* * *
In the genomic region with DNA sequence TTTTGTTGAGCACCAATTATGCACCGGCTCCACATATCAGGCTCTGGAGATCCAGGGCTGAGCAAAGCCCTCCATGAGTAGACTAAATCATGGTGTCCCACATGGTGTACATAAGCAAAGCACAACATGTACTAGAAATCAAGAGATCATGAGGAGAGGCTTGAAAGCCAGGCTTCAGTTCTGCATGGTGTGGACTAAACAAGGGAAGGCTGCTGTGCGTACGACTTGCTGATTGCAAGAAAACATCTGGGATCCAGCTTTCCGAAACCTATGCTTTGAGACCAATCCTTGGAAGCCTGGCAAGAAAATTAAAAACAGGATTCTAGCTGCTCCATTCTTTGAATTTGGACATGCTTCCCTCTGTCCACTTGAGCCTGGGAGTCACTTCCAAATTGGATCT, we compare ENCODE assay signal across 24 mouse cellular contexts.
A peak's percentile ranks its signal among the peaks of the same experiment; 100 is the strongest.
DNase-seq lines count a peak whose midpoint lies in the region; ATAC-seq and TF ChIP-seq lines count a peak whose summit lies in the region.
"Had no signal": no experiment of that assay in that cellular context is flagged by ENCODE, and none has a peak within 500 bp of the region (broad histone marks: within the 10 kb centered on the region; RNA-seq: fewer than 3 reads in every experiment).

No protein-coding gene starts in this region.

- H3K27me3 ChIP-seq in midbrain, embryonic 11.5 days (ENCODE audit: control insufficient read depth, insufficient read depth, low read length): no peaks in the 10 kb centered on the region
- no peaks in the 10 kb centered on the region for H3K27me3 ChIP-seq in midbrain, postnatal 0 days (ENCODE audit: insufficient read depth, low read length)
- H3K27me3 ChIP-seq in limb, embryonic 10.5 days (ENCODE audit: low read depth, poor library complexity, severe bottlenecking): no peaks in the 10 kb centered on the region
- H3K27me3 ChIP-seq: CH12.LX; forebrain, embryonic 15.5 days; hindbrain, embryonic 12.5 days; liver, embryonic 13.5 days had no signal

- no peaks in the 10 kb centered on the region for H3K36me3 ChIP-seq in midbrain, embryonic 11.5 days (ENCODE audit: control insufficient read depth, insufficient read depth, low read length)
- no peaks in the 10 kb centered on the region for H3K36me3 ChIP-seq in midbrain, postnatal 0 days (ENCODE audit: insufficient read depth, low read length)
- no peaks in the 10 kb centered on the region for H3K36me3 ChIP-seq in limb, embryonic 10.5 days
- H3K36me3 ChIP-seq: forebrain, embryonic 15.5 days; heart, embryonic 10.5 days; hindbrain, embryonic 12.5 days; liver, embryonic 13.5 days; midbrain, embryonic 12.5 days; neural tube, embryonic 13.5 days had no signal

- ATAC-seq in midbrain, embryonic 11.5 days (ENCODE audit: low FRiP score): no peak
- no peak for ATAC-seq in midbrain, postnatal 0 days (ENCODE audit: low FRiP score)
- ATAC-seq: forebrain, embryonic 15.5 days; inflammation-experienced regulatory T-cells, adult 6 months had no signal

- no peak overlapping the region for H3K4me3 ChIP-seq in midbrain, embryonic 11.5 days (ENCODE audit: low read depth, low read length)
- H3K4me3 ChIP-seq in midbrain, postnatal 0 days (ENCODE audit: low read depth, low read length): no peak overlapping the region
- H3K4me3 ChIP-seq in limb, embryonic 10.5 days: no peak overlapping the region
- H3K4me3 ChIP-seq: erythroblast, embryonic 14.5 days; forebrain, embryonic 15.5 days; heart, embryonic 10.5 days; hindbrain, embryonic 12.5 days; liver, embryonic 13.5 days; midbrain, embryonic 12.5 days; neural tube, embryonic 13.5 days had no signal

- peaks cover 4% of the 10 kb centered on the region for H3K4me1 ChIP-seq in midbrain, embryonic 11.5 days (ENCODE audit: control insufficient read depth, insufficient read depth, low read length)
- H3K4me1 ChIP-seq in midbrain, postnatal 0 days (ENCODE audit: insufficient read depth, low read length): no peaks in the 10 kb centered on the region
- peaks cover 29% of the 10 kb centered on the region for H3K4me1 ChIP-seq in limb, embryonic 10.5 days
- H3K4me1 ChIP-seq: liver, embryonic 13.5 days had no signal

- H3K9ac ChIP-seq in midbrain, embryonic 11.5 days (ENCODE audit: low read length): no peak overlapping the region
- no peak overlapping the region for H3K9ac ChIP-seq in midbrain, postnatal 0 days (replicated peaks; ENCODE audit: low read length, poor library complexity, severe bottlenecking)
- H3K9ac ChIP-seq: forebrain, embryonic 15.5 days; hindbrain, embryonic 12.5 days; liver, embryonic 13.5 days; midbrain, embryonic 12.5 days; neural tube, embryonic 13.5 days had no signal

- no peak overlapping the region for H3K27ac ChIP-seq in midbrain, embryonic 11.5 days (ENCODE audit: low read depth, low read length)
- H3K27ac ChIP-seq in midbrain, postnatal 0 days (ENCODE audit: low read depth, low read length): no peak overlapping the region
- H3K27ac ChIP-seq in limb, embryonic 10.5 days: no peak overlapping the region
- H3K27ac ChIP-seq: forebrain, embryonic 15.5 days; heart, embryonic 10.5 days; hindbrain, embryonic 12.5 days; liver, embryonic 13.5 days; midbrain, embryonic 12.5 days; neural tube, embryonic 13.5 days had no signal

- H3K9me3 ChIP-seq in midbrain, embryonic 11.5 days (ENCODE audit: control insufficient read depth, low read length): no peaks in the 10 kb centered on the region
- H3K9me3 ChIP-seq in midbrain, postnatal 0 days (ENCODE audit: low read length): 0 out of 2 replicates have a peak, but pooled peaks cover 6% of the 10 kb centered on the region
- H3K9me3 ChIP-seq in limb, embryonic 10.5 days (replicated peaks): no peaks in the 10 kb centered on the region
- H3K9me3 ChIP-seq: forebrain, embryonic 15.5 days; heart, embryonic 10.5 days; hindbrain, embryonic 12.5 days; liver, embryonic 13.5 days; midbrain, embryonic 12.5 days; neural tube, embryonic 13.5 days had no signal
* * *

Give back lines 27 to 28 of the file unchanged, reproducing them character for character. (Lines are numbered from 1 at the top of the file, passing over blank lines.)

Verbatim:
- H3K9ac ChIP-seq: forebrain, embryonic 15.5 days; hindbrain, embryonic 12.5 days; liver, embryonic 13.5 days; midbrain, embryonic 12.5 days; neural tube, embryonic 13.5 days had no signal

- no peak overlapping the region for H3K27ac ChIP-seq in midbrain, embryonic 11.5 days (ENCODE audit: low read depth, low read length)